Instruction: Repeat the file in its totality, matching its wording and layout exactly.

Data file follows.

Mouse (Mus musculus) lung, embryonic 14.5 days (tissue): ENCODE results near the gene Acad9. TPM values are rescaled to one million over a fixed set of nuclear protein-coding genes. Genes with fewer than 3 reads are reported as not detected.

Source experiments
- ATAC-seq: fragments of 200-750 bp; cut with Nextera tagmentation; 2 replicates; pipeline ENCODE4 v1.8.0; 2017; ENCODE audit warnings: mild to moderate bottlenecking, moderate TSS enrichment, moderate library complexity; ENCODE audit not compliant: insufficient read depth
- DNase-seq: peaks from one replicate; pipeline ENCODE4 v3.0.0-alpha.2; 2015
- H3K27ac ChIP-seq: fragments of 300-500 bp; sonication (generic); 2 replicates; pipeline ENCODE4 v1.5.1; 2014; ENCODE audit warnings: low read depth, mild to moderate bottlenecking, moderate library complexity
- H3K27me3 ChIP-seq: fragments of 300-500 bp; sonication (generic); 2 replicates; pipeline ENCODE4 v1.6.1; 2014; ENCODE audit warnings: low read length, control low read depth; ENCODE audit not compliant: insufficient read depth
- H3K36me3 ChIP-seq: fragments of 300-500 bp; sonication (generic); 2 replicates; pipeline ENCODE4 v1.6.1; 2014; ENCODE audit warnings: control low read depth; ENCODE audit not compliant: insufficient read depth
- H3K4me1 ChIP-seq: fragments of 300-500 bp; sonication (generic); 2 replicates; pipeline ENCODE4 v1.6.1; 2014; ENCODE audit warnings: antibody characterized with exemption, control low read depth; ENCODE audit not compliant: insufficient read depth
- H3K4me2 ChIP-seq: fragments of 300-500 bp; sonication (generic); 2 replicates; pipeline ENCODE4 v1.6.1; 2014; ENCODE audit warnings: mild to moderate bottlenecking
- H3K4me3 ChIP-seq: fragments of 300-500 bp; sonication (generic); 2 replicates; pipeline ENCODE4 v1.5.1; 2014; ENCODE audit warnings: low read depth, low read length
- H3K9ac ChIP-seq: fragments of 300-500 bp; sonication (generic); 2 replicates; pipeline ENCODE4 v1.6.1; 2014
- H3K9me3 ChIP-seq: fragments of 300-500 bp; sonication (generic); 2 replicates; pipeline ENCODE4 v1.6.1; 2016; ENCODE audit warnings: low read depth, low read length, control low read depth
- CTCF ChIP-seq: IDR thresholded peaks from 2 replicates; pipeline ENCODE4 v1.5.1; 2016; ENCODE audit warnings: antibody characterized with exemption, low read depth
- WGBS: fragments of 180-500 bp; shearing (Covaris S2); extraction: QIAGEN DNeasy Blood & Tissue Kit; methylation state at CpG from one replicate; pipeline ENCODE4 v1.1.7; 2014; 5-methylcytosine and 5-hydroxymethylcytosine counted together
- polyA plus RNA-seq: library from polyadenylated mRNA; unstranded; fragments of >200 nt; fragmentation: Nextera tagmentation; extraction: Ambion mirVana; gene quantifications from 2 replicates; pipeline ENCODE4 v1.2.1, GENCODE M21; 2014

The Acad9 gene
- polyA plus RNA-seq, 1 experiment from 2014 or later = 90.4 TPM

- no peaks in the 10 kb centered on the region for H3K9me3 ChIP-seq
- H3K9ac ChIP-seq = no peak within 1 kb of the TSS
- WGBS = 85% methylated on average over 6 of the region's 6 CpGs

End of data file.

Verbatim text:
Mouse (Mus musculus) lung, embryonic 14.5 days (tissue): ENCODE results near the gene Acad9. TPM values are rescaled to one million over a fixed set of nuclear protein-coding genes. Genes with fewer than 3 reads are reported as not detected.

Source experiments
- ATAC-seq: fragments of 200-750 bp; cut with Nextera tagmentation; 2 replicates; pipeline ENCODE4 v1.8.0; 2017; ENCODE audit warnings: mild to moderate bottlenecking, moderate TSS enrichment, moderate library complexity; ENCODE audit not compliant: insufficient read depth
- DNase-seq: peaks from one replicate; pipeline ENCODE4 v3.0.0-alpha.2; 2015
- H3K27ac ChIP-seq: fragments of 300-500 bp; sonication (generic); 2 replicates; pipeline ENCODE4 v1.5.1; 2014; ENCODE audit warnings: low read depth, mild to moderate bottlenecking, moderate library complexity
- H3K27me3 ChIP-seq: fragments of 300-500 bp; sonication (generic); 2 replicates; pipeline ENCODE4 v1.6.1; 2014; ENCODE audit warnings: low read length, control low read depth; ENCODE audit not compliant: insufficient read depth
- H3K36me3 ChIP-seq: fragments of 300-500 bp; sonication (generic); 2 replicates; pipeline ENCODE4 v1.6.1; 2014; ENCODE audit warnings: control low read depth; ENCODE audit not compliant: insufficient read depth
- H3K4me1 ChIP-seq: fragments of 300-500 bp; sonication (generic); 2 replicates; pipeline ENCODE4 v1.6.1; 2014; ENCODE audit warnings: antibody characterized with exemption, control low read depth; ENCODE audit not compliant: insufficient read depth
- H3K4me2 ChIP-seq: fragments of 300-500 bp; sonication (generic); 2 replicates; pipeline ENCODE4 v1.6.1; 2014; ENCODE audit warnings: mild to moderate bottlenecking
- H3K4me3 ChIP-seq: fragments of 300-500 bp; sonication (generic); 2 replicates; pipeline ENCODE4 v1.5.1; 2014; ENCODE audit warnings: low read depth, low read length
- H3K9ac ChIP-seq: fragments of 300-500 bp; sonication (generic); 2 replicates; pipeline ENCODE4 v1.6.1; 2014
- H3K9me3 ChIP-seq: fragments of 300-500 bp; sonication (generic); 2 replicates; pipeline ENCODE4 v1.6.1; 2016; ENCODE audit warnings: low read depth, low read length, control low read depth
- CTCF ChIP-seq: IDR thresholded peaks from 2 replicates; pipeline ENCODE4 v1.5.1; 2016; ENCODE audit warnings: antibody characterized with exemption, low read depth
- WGBS: fragments of 180-500 bp; shearing (Covaris S2); extraction: QIAGEN DNeasy Blood & Tissue Kit; methylation state at CpG from one replicate; pipeline ENCODE4 v1.1.7; 2014; 5-methylcytosine and 5-hydroxymethylcytosine counted together
- polyA plus RNA-seq: library from polyadenylated mRNA; unstranded; fragments of >200 nt; fragmentation: Nextera tagmentation; extraction: Ambion mirVana; gene quantifications from 2 replicates; pipeline ENCODE4 v1.2.1, GENCODE M21; 2014

The Acad9 gene
- polyA plus RNA-seq, 1 experiment from 2014 or later = 90.4 TPM

- no peaks in the 10 kb centered on the region for H3K9me3 ChIP-seq
- H3K9ac ChIP-seq = no peak within 1 kb of the TSS
- WGBS = 85% methylated on average over 6 of the region's 6 CpGs